- Planning and Analysis – Describe the process of planning and implementing an electronic record system. Understand how to determine the technical, operational and financial feasibility of an electronic record storage system and when using internal staff or outsourcing is appropriate. Understand the benefits an electronic record system can bring to an organization. Know how to evaluate the requirements and considerations of paper-to-electronic file, film-to-electronic file, and electronic file-to-electronic file conversions. Consider the user needs and requirements of the records in the system.
- Design and Implementation – Understand the number of files, file sizes, space, retention periods, labor, and user requirements. Be familiar with application independent file formats such as Portable Document Format (PDF), Rich Text Format (RTF), Tagged Image File Format (TIFF), and Extensible Markup Language (XML). Be familiar with different conversion methods such as complete, partial, scan-on-demand and day-forward to ensure records that were created before the system is implemented can be accessible. Be familiar with quality checks and procedures to ensure data integrity. Understand the importance of end-user training, impacts of updates, upgrades, patches, and migration. Know the importance of logs, administrative capabilities, and workflow.
- Record Centers – A RIM Manager must be familiar with design consideration, shelving, relocating, containers, operating, efficiencies, staffing, security, and managing an internal record center. Further, a RIM Manager must be familiar with concepts of outsourcing to a Commercial Record Center, along with contract considerations and vendor performance.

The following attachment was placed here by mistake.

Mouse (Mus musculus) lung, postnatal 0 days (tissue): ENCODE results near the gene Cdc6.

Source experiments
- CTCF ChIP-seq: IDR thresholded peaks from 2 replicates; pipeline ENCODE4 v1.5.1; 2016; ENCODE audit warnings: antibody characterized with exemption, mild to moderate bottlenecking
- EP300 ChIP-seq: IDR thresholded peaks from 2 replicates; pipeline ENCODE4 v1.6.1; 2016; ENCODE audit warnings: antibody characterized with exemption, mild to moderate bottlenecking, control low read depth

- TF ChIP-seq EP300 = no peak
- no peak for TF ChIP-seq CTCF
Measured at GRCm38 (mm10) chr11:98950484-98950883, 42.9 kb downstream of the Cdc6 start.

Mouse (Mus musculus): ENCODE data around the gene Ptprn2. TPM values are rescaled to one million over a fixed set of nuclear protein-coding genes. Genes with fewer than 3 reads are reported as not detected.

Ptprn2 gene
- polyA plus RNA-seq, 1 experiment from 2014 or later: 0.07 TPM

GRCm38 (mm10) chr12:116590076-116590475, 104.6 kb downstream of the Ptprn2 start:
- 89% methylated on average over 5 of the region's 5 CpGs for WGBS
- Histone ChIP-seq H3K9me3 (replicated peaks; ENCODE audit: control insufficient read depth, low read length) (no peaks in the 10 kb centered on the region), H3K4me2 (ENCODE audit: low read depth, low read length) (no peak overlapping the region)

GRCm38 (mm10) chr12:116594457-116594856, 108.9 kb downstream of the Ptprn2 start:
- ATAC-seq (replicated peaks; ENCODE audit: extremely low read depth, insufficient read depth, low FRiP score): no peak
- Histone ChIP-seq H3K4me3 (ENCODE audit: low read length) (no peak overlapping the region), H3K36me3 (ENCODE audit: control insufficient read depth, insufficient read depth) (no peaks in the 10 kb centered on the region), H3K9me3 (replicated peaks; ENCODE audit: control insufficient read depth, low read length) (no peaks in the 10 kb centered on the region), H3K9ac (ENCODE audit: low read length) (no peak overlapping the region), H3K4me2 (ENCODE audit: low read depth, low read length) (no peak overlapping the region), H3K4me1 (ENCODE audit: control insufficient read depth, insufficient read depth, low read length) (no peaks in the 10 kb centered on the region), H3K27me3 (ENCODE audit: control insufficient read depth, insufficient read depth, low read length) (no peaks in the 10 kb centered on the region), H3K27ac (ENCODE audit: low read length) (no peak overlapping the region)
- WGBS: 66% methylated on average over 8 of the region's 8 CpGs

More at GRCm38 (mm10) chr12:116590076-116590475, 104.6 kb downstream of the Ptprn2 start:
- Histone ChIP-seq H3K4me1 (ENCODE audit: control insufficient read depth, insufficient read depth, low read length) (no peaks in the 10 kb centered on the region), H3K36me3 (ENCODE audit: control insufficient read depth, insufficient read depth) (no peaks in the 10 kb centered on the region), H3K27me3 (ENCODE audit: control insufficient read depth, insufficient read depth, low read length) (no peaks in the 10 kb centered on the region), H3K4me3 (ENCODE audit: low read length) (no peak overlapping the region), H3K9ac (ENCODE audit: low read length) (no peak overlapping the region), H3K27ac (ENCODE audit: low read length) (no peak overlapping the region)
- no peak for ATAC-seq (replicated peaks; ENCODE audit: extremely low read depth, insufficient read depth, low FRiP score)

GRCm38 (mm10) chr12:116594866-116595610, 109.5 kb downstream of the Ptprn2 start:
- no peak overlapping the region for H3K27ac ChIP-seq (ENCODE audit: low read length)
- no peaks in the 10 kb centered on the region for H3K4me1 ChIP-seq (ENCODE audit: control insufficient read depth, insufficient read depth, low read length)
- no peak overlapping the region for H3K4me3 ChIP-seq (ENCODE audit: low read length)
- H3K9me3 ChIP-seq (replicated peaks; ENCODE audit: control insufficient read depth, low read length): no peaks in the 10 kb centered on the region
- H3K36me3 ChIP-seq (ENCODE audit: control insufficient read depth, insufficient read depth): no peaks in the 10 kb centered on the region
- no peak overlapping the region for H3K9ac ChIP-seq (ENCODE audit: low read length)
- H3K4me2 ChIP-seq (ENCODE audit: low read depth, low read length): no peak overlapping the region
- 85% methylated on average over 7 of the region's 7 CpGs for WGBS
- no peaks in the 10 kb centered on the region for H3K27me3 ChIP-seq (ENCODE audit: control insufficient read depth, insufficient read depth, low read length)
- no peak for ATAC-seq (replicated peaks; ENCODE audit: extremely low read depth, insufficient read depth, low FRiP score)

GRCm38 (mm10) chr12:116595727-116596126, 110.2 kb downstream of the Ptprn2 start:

- Data Centers – A RIM Manager must understand the function of a data center. Further, understanding the concepts of data center design, environmental considerations, physical security, redundancy, virtualization, and equipment considerations to operate a data center is required. Understanding where data resides and how it is managed and accessed by Information Technology is crucial. Service level agreements (SLAs) and telecommunication technology to support the transmission of data in and out of the data center is important for a RIM Manager to understand.
- Cloud Storage – A RIM Manager will be faced with questions surrounding the feasibility of managing, using, and storing records in the cloud. A RIM Manager should be aware of why an organization would consider cloud storage and the risks associated with storing records in the cloud. A RIM Manager must be able to competently evaluate cloud-based applications and cloud vendors. Last, understanding the basics of cloud storage technology architecture and design options, such as (Software-as-a-Service) SaaS, is imperative.
- Operations and Controls – How records move inside and outside of an organization is critical for a RIM Manager to understand. Understanding operational procedures and controls for records in any format, whether in transit or in storage is essential to ensure records are safeguarded and auditable, and maintain their integrity.